Securing an overwhelming majority of the rural vote was vital to Donald Trump’s surprise win in the 2016 presidential election. This article provides an analysis of the relationship between rural/urban residence and 2016 voting patterns. The Trump campaign’s unique emphasis on economic and racial issues attracted large numbers of voters from groups threatened by rapid cultural, economic, and demographic change occurring in the US. Prominent among threatened groups is the rural, white working class. The analysis reveals that rural counties where a large percentage of the residents were white, with low levels of education and working in the goods-producing industries, cast a proportionally large share of their votes for Trump. The analysis also makes it apparent that it is not rural residence, per se, but other characteristics (white, poorly educated, and working in the goods-producing industries) that resulted in the strong Trump vote.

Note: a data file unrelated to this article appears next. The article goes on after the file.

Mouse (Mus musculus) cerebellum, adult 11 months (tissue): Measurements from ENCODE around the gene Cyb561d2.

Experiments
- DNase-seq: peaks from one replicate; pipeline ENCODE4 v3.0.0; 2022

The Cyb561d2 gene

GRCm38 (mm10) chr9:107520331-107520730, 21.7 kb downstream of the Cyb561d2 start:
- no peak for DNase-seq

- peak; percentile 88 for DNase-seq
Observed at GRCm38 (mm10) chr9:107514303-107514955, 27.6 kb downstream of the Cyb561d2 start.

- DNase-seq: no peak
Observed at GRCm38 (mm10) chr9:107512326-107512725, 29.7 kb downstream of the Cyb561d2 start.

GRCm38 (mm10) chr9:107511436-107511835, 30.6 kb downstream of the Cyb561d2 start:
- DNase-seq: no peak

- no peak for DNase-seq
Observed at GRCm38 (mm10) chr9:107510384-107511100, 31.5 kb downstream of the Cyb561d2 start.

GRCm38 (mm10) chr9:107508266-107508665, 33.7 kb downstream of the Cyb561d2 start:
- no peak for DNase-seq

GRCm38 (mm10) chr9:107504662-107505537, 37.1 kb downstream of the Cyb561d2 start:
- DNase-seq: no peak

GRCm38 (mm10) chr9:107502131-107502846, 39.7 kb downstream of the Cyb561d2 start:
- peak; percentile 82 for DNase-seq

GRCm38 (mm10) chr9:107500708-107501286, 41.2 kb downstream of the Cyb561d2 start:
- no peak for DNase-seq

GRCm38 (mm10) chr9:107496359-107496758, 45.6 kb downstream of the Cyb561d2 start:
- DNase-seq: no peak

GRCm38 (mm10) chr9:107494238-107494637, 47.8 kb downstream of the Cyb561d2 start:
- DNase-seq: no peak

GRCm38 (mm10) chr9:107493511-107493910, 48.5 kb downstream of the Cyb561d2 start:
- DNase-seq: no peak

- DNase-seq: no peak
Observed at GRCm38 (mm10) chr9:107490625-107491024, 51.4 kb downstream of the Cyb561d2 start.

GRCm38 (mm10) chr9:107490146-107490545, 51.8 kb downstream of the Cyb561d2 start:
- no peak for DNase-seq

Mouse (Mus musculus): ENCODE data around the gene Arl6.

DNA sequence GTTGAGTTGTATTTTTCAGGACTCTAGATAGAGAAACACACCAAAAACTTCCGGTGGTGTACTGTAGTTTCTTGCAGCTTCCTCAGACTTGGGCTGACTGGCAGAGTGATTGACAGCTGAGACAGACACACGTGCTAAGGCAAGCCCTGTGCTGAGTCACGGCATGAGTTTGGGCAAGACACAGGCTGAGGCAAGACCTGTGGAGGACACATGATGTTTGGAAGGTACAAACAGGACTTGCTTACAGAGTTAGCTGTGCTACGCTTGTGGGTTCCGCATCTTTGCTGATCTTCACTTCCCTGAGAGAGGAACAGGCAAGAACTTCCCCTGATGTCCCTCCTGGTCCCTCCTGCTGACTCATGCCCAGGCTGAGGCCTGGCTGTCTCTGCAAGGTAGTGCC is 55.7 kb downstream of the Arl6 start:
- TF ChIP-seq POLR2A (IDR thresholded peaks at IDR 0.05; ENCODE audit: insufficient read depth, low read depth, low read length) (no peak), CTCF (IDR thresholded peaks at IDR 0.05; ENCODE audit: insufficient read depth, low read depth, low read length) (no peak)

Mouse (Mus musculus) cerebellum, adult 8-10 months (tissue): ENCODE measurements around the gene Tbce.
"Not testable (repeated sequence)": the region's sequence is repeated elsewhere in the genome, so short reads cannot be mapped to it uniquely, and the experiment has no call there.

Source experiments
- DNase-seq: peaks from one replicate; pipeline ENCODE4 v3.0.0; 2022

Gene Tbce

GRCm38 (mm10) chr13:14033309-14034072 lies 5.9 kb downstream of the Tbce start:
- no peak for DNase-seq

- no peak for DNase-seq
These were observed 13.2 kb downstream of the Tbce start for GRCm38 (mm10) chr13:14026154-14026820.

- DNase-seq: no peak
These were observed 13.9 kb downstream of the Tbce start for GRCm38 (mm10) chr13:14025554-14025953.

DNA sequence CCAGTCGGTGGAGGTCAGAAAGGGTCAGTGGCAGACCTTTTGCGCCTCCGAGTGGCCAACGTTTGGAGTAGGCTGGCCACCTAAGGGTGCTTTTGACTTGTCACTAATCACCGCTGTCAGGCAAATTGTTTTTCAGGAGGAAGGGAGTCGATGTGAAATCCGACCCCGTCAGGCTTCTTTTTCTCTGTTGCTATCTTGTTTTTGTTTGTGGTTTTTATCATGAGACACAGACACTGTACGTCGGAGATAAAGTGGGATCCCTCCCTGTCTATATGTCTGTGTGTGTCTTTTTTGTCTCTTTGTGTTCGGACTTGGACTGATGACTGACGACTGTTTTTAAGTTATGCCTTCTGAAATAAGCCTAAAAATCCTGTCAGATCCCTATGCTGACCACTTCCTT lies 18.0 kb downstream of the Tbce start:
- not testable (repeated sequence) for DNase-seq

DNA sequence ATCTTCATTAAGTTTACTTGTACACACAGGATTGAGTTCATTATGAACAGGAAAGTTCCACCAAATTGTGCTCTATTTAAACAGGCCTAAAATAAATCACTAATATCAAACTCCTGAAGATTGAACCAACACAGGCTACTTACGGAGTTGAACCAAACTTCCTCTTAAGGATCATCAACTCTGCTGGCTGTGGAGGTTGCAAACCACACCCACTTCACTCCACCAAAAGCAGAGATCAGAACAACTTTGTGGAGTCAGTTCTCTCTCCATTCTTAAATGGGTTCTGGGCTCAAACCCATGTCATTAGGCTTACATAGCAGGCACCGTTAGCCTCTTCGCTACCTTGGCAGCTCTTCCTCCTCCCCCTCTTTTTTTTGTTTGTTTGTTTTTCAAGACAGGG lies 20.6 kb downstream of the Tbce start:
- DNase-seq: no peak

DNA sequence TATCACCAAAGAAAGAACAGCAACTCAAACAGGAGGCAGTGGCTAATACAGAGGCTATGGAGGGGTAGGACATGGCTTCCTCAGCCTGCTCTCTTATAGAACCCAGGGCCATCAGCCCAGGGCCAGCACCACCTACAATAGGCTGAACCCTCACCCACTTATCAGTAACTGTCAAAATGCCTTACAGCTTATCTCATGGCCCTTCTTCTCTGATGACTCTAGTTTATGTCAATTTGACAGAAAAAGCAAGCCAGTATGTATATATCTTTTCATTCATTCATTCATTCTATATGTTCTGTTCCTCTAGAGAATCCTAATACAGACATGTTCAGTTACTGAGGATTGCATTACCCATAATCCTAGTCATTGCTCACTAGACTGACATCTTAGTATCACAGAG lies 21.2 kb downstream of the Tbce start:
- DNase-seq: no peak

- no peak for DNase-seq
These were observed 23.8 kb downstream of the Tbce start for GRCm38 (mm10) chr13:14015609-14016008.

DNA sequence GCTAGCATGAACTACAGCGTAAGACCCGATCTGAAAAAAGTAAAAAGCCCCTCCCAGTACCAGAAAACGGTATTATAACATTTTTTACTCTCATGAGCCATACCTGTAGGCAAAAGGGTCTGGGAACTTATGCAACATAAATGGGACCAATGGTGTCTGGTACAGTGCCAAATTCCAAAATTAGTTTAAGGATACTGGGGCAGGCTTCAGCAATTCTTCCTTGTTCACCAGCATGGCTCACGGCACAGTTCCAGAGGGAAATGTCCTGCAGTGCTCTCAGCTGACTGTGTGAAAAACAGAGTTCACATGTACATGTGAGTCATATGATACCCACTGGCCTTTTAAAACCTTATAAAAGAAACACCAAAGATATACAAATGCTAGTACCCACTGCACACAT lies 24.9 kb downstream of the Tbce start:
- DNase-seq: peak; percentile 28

Albrecht, Don. 2019. "The Nonmetro Vote and the Election of Donald Trump." Journal of Rural Social Sciences, 34(1): Article 3. Available at: https://egrove.olemiss.edu/jrss/vol34/iss1/3